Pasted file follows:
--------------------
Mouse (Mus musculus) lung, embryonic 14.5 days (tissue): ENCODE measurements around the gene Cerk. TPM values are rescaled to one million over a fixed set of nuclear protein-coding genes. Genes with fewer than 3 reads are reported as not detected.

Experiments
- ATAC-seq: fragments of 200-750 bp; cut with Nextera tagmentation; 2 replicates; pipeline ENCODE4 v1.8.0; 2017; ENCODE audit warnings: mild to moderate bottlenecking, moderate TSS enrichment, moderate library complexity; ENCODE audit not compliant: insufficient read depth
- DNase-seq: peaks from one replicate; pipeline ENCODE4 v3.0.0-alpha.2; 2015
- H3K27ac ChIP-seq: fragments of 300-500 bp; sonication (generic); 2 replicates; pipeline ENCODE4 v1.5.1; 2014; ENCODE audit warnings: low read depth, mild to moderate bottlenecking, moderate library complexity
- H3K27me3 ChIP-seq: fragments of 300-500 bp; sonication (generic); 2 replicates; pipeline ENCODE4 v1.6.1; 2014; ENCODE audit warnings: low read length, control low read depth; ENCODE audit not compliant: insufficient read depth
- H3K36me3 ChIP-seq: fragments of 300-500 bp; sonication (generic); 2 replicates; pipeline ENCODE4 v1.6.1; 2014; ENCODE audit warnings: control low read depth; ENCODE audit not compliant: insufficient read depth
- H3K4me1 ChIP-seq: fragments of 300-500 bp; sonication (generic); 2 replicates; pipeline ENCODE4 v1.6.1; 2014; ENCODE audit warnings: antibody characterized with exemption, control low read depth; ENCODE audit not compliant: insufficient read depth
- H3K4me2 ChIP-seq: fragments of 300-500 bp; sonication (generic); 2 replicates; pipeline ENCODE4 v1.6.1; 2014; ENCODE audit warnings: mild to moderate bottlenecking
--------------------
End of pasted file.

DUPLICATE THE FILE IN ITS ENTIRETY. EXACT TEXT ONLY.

Mouse (Mus musculus) lung, embryonic 14.5 days (tissue): ENCODE measurements around the gene Cerk. TPM values are rescaled to one million over a fixed set of nuclear protein-coding genes. Genes with fewer than 3 reads are reported as not detected.

Experiments
- ATAC-seq: fragments of 200-750 bp; cut with Nextera tagmentation; 2 replicates; pipeline ENCODE4 v1.8.0; 2017; ENCODE audit warnings: mild to moderate bottlenecking, moderate TSS enrichment, moderate library complexity; ENCODE audit not compliant: insufficient read depth
- DNase-seq: peaks from one replicate; pipeline ENCODE4 v3.0.0-alpha.2; 2015
- H3K27ac ChIP-seq: fragments of 300-500 bp; sonication (generic); 2 replicates; pipeline ENCODE4 v1.5.1; 2014; ENCODE audit warnings: low read depth, mild to moderate bottlenecking, moderate library complexity
- H3K27me3 ChIP-seq: fragments of 300-500 bp; sonication (generic); 2 replicates; pipeline ENCODE4 v1.6.1; 2014; ENCODE audit warnings: low read length, control low read depth; ENCODE audit not compliant: insufficient read depth
- H3K36me3 ChIP-seq: fragments of 300-500 bp; sonication (generic); 2 replicates; pipeline ENCODE4 v1.6.1; 2014; ENCODE audit warnings: control low read depth; ENCODE audit not compliant: insufficient read depth
- H3K4me1 ChIP-seq: fragments of 300-500 bp; sonication (generic); 2 replicates; pipeline ENCODE4 v1.6.1; 2014; ENCODE audit warnings: antibody characterized with exemption, control low read depth; ENCODE audit not compliant: insufficient read depth
- H3K4me2 ChIP-seq: fragments of 300-500 bp; sonication (generic); 2 replicates; pipeline ENCODE4 v1.6.1; 2014; ENCODE audit warnings: mild to moderate bottlenecking